[Pt. IV Proj.3] – Moving into the Twentieth Century – Project 3 -Serialism – Research point 4.5-Stravinsky and Neoclassicism.

[Pt. IV Proj. 3] – Research point 4.5-Stravinsky and Neoclassicism. At around the same time as Schoenberg was developing serialism, the Russian composer Igor Stravinsky (whom we encountered in the assignment of the Renaissance chapter) was spearheading a counter musical movement called Neoclassicism. Your research point here is to find out about Neoclassicism and its primary exponents in the first 40 years or so of the Twentieth Century. What is it and how does it compare to serialism? Aim to write around 500 words.


Neoclassicism is a revival of the Classical and Baroque (in fact mainly Baroque) styles of music which were themselves a revival of the ancient Greek and Roman Classical ideals. The whole movement which emerged in the years between the world wars was heavily influenced and based on Respighi’s 1917 work ‘Ancient Airs and Dances’ which was in turn based on 17th century modal contrapuntal writing. The emotional excess and chromaticism of the Romanticism was abandoned in favour of neatly and clearly structured music and harmonies and a strong, almost dance like rhythmical component. There was some departure from the Classical music of the past, mainly in the shape of greater and brighter dissonance, suspension techniques and a much wider tessitura and more extreme key modulations. Igor Stravinsky and Sergei Prokofiev spearheaded the movement, Stravinsky basing his style on Baroque musicians such as Bach and various opera composers and Prokofiev using Haydn’s symphonies as his model. Other composers who composed in this style are Béla Bartók, Paul Hindemith, Darius Milhaud and Francis Poulenc.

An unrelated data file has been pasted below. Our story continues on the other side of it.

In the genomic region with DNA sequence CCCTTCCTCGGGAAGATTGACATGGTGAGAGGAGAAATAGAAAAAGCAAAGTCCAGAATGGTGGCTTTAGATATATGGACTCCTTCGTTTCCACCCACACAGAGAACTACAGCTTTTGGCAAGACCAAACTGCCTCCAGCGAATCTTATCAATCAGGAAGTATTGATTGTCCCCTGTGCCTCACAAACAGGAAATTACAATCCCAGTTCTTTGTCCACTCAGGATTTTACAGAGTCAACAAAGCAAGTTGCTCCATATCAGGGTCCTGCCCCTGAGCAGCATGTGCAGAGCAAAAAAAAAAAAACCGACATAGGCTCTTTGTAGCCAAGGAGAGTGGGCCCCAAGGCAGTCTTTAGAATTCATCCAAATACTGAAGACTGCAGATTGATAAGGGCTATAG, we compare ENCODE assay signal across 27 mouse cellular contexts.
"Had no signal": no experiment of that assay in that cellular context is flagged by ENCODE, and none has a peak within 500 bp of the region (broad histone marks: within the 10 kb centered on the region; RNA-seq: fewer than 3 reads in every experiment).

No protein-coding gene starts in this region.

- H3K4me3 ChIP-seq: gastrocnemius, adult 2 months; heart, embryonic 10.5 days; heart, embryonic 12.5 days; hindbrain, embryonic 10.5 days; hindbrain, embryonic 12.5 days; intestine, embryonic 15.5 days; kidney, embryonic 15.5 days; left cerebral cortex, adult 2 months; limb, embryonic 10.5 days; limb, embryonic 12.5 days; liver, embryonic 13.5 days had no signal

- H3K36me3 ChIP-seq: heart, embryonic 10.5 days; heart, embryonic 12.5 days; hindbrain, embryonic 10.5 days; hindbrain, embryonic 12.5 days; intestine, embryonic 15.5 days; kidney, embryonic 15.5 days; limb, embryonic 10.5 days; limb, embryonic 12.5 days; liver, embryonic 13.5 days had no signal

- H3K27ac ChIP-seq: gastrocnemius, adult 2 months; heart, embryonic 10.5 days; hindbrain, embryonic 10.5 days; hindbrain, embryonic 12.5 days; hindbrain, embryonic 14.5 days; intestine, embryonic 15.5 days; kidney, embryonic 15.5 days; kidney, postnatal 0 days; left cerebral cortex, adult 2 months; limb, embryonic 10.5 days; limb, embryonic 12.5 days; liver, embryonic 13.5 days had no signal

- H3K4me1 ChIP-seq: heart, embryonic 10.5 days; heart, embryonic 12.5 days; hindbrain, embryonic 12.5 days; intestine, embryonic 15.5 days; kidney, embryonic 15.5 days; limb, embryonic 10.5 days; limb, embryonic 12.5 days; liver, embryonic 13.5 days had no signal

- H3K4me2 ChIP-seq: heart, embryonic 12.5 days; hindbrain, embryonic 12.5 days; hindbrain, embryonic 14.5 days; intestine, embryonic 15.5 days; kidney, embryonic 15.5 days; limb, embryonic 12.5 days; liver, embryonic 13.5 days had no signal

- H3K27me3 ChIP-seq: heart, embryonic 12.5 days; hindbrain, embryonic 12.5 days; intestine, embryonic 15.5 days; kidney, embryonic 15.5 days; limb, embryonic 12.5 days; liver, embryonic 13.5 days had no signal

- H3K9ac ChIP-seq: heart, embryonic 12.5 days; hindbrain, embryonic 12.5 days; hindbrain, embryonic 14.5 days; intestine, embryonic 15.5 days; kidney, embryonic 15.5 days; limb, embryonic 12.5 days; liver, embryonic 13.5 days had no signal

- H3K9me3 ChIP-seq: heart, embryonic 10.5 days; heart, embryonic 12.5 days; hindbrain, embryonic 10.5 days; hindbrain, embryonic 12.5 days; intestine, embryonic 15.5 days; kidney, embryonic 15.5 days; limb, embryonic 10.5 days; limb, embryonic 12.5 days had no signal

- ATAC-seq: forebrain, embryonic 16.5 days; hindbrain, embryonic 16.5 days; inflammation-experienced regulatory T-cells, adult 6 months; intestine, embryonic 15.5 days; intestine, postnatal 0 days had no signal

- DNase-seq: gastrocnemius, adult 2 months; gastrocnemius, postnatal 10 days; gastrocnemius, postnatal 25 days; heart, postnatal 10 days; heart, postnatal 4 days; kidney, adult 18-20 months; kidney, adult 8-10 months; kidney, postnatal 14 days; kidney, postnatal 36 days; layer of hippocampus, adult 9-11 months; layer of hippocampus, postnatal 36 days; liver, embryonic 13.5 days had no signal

Aside from aesthetic influences there were practical and social issues which were instrumental in the turning away from Romanticism. The austerity brought on by the wars had affected the composers, opera houses and concert halls. There simply was not enough money to put on lavish productions nor could people afford much luxury. The mood was also very sober and there was a craving for order in the chaos.

For ‘Music 1 ~ From the Present to the Past’ I recently wrote an analysis of and comparison between two major Neoclassical works; Igor Stravinsky’s ballet Pulcinella and Prokofiev’s Classical Symphony No. 1 in D major, Op. 25. I shan’t repeat what I wrote, but feel free to read it here; https://sunnylazic.com/assignment-four-pt-iv-revised-after-formative-feedback-neoclassicism/

Lastly, I’d like to add that Igor Stravinsky’s himself ended up using an altered version of serialism towards the end of his life, after meeting and being influenced by the composer Robert Craft. The techniques used in serialism, such as inversions and retrograde are already compositional techniques employed in Baroque contrapuntal music so the transition for Stravinsky and Neoclassicism would have been natural. Stravinsky often used rows of less than 12 tones, but nevertheless some of his thinking during this time seems to align with both Schoenberg’s and Webern’s ideals.